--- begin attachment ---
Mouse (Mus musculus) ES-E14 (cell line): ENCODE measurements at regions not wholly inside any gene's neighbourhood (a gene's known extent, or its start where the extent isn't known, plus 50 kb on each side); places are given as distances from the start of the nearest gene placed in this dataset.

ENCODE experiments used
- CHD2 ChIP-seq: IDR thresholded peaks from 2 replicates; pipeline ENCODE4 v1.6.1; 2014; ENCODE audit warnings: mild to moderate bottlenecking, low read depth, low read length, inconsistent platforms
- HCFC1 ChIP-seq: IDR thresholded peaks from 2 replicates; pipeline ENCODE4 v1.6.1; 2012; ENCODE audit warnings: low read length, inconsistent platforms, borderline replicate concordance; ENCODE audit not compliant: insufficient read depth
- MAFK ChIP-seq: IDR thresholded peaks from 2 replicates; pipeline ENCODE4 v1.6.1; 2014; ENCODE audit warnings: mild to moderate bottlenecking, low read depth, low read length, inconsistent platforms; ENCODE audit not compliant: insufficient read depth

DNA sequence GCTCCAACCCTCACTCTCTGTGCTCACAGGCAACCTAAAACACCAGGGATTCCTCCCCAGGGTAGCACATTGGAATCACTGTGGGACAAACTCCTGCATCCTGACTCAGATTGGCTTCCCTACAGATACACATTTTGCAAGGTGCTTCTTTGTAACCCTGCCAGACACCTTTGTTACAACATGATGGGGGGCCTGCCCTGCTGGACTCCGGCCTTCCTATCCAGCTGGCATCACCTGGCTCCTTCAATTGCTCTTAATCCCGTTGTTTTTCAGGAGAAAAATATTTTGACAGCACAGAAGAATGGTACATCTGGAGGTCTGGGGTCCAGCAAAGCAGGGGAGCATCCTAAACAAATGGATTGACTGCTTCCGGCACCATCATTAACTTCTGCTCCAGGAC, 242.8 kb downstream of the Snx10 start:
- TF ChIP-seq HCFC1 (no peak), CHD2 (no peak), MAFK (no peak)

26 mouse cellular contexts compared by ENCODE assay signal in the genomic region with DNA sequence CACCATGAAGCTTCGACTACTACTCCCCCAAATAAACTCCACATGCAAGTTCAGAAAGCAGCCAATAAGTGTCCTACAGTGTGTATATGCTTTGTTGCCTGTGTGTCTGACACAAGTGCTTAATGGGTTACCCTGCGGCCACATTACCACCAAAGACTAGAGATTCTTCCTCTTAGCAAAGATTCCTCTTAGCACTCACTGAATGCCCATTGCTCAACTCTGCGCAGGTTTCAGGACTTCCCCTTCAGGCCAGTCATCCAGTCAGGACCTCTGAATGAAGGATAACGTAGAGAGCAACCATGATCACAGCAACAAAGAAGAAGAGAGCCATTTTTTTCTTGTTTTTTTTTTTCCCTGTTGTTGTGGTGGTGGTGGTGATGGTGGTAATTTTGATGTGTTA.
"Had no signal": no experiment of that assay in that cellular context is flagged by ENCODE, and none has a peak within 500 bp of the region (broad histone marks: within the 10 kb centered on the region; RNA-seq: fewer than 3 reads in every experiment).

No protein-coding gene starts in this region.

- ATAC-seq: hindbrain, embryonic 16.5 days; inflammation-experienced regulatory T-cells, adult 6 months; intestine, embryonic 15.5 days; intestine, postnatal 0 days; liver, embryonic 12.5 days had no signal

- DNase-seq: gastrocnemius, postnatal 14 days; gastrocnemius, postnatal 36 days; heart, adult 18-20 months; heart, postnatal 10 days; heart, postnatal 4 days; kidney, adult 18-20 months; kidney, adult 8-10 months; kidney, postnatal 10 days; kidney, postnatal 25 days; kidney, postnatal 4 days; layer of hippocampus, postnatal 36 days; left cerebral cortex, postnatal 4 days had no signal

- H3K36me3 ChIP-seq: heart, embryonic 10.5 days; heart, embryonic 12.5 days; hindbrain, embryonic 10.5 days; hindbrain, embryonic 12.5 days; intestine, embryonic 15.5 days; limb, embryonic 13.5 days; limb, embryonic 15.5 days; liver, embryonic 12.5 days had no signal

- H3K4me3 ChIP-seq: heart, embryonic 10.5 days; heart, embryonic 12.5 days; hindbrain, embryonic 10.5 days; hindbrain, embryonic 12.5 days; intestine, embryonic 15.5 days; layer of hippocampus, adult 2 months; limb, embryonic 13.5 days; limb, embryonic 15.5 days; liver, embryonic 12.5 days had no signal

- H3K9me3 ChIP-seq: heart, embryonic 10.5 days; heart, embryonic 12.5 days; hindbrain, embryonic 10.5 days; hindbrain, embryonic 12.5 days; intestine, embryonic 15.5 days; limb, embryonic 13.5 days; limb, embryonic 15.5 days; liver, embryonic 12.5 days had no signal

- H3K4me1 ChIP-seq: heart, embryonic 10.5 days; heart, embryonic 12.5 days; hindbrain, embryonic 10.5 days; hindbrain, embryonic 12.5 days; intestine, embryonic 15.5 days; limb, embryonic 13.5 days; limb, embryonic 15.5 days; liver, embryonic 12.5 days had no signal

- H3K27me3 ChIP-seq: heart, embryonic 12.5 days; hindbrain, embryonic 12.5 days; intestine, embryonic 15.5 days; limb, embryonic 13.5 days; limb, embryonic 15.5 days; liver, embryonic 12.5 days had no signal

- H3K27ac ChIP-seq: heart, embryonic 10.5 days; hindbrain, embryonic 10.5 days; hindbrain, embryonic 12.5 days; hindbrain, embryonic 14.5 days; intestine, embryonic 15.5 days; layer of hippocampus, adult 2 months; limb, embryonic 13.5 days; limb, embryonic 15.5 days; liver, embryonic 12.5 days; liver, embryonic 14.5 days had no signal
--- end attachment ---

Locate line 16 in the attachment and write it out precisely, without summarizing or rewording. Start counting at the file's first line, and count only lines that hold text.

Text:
- H3K4me1 ChIP-seq: heart, embryonic 10.5 days; heart, embryonic 12.5 days; hindbrain, embryonic 10.5 days; hindbrain, embryonic 12.5 days; intestine, embryonic 15.5 days; limb, embryonic 13.5 days; limb, embryonic 15.5 days; liver, embryonic 12.5 days had no signal